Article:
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Henry Kissinger's puzzling connection to disgraced Theranos founder Elizabeth Holmes

Sarah Jackson   

Henry Kissinger's puzzling connection to disgraced Theranos founder Elizabeth Holmes
  • Former US Secretary of State Henry Kissinger died Wednesday at 100.
  • Kissinger's business dealings included close involvement with Theranos and Elizabeth Holmes.

Former US Secretary of State Henry Kissinger's troubled legacy includes his involvement with failed blood-testing startup Theranos and its now-imprisoned founder, Elizabeth Holmes.

The Cold War diplomat died Wednesday at his Connecticut home. He was 100.

Kissinger, whose bombing campaigns led to the slaughter of millions of people, according to historians, was once a board member at Theranos.

His was among an unusual roster of names for a healthcare startup, with leaders more experienced in politics and government than healthcare, including fellow former US Secretary of State George Shultz, former US Secretary of Defense William Perry, former US Senator Sam Nunn. Other former board members included former Wells Fargo CEO Richard Kovacevich and former CDC director William H. Foege.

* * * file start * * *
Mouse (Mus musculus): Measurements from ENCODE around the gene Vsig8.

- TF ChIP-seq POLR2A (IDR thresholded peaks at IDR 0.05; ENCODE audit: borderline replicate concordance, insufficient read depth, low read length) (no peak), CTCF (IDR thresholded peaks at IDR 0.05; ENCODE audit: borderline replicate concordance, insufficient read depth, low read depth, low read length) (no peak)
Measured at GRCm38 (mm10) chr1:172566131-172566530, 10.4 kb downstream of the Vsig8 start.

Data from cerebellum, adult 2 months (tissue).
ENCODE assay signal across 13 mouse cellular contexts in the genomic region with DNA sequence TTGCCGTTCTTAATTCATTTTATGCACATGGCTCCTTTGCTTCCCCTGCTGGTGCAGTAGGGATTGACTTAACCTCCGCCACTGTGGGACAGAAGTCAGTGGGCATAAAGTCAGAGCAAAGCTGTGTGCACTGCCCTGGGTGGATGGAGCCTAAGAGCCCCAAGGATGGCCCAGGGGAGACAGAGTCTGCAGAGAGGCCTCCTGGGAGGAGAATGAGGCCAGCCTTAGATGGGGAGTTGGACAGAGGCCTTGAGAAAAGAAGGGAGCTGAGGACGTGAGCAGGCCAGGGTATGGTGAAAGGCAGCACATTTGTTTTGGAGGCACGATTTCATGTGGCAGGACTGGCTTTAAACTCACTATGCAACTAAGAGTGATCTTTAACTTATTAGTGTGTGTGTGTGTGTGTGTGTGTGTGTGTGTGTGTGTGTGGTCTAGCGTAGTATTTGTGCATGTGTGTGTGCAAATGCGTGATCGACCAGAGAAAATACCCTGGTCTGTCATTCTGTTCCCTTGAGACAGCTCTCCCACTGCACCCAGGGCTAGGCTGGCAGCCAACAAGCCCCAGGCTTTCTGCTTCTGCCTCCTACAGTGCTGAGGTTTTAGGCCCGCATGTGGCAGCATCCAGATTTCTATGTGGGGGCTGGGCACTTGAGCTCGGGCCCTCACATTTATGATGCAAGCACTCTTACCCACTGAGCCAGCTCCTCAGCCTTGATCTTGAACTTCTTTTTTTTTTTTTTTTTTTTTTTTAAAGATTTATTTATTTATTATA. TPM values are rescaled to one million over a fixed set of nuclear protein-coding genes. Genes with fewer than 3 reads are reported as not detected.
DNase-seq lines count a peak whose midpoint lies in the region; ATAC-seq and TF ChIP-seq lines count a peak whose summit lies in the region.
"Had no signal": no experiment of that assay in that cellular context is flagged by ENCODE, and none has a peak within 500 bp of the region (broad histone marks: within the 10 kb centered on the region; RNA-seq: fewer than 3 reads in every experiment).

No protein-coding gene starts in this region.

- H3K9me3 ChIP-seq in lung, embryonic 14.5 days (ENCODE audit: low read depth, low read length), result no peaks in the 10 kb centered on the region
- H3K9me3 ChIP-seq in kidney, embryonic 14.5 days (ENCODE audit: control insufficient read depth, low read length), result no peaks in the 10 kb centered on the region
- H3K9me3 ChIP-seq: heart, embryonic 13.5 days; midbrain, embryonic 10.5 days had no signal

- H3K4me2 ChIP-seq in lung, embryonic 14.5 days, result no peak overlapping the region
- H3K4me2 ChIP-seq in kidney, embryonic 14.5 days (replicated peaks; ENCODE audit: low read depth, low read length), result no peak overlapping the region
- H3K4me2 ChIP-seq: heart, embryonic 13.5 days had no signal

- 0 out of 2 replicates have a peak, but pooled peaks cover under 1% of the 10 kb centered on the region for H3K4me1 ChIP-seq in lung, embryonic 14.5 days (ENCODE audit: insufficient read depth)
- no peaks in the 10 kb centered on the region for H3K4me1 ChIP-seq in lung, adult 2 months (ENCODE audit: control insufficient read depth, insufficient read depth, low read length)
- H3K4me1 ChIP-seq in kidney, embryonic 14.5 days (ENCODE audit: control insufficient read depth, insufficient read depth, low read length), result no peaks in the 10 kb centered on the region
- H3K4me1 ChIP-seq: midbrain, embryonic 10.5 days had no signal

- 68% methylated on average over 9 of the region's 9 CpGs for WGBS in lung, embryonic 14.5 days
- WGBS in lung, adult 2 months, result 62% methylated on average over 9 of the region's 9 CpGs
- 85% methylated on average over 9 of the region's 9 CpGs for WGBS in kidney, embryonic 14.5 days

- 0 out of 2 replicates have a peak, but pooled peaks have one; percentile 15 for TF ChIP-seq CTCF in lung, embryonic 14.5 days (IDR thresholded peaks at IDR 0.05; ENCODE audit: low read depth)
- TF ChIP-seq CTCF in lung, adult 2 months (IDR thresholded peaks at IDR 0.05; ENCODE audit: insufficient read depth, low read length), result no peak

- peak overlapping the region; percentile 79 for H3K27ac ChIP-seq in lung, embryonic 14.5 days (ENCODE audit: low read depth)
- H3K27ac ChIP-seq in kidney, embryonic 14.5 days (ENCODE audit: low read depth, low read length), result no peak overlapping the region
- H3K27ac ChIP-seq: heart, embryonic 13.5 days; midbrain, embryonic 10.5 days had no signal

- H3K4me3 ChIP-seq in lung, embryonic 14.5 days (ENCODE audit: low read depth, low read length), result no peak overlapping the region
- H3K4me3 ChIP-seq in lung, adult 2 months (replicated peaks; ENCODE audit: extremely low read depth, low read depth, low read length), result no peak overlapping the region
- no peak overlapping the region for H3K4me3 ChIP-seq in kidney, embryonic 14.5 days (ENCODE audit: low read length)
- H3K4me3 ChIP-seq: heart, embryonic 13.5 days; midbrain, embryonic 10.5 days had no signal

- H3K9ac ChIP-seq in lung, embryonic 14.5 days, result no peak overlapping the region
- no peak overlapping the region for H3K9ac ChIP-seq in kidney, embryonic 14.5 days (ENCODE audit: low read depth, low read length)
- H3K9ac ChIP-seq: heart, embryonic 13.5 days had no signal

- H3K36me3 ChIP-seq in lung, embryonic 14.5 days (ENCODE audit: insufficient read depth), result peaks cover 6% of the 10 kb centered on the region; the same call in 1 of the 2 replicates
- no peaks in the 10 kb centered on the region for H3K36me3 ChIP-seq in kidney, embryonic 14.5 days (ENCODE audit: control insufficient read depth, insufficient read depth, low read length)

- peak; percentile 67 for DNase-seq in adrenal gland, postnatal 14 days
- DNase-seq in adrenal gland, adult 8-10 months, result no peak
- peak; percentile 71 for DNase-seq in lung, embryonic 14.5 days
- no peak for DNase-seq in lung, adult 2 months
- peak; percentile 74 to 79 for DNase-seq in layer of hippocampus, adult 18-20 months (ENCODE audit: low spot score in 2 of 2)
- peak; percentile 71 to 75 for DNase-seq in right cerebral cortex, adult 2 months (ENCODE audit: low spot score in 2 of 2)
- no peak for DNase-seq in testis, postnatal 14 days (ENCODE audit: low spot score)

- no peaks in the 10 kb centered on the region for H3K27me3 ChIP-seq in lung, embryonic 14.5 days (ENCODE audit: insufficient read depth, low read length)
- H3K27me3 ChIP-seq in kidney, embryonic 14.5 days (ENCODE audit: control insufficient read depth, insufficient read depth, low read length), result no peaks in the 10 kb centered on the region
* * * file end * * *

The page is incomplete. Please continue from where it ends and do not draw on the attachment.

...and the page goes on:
Kissinger was influential in recruiting other big donors for the startup, which peaked at a valuation of $9 billion and once seemed poised to revolutionize blood-testing in the healthcare industry.

He invested $3 million himself, and his estate lawyer, Daniel Mosley, kicked in another $6 million, the attorney testified at Holmes' trial in 2021.

Kissinger also convinced billionaire families including the DeVos, Cox, and Walton clans to shell out a cumulative $370 million for the startup.

Kissinger heaped on the praise for Holmes, writing in Time's 2015 list of the world's 100 most influential people that Holmes was "striking, somewhat ethereal, iron-willed."

Kissinger, of course, proved wrong about Theranos.

The company imploded after reporting by The Wall Street Journal in 2015 revealed the company was using third-party machines already on the market, rather than its own machine, to run its tests.

Federal agencies ran investigations into Theranos, and in 2018, Holmes stepped down as CEO and the startup later shuttered.

In 2022, following a monthslong trial that gripped Silicon Valley, Holmes was convicted on one count of conspiracy to defraud investors and three counts of wire fraud pertaining to individual investors.

She was sentenced to more than 11 years in prison, though her sentence has since been shortened by two years. Holmes reported to a women's prison in Bryan, Texas, this May to begin serving her sentence.

Kissinger's ode to Holmes in Time's 2015 list now reads ominously.

"When I was introduced to Elizabeth by George Shultz, her plan sounded like an undergraduate's dream," he wrote, referring to the former Secretary of State and Theranos board member.

"I told her she had only two prospects: total failure or vast success. There would be no middle ground."